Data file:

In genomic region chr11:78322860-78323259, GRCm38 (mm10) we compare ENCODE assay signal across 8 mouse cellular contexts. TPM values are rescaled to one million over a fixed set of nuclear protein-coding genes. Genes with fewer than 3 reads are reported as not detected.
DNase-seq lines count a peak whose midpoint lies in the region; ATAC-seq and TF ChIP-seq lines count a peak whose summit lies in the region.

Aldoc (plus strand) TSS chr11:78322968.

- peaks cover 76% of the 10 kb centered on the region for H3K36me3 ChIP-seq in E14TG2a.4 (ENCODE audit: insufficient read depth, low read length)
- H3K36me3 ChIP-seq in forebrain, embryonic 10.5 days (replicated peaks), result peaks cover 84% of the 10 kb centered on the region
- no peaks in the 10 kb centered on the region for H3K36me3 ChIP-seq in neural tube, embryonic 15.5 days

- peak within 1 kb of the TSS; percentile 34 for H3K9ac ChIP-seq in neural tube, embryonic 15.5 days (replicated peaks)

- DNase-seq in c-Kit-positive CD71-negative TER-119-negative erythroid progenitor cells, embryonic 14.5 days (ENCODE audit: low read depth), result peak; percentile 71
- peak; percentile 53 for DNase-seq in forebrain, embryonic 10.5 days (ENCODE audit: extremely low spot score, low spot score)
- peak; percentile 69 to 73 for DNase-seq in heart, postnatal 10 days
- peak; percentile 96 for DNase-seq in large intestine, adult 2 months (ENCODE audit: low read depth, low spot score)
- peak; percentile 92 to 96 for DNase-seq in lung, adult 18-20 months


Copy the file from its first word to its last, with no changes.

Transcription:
In genomic region chr11:78322860-78323259, GRCm38 (mm10) we compare ENCODE assay signal across 8 mouse cellular contexts. TPM values are rescaled to one million over a fixed set of nuclear protein-coding genes. Genes with fewer than 3 reads are reported as not detected.
DNase-seq lines count a peak whose midpoint lies in the region; ATAC-seq and TF ChIP-seq lines count a peak whose summit lies in the region.

Aldoc (plus strand) TSS chr11:78322968.

- peaks cover 76% of the 10 kb centered on the region for H3K36me3 ChIP-seq in E14TG2a.4 (ENCODE audit: insufficient read depth, low read length)
- H3K36me3 ChIP-seq in forebrain, embryonic 10.5 days (replicated peaks), result peaks cover 84% of the 10 kb centered on the region
- no peaks in the 10 kb centered on the region for H3K36me3 ChIP-seq in neural tube, embryonic 15.5 days

- peak within 1 kb of the TSS; percentile 34 for H3K9ac ChIP-seq in neural tube, embryonic 15.5 days (replicated peaks)

- DNase-seq in c-Kit-positive CD71-negative TER-119-negative erythroid progenitor cells, embryonic 14.5 days (ENCODE audit: low read depth), result peak; percentile 71
- peak; percentile 53 for DNase-seq in forebrain, embryonic 10.5 days (ENCODE audit: extremely low spot score, low spot score)
- peak; percentile 69 to 73 for DNase-seq in heart, postnatal 10 days
- peak; percentile 96 for DNase-seq in large intestine, adult 2 months (ENCODE audit: low read depth, low spot score)
- peak; percentile 92 to 96 for DNase-seq in lung, adult 18-20 months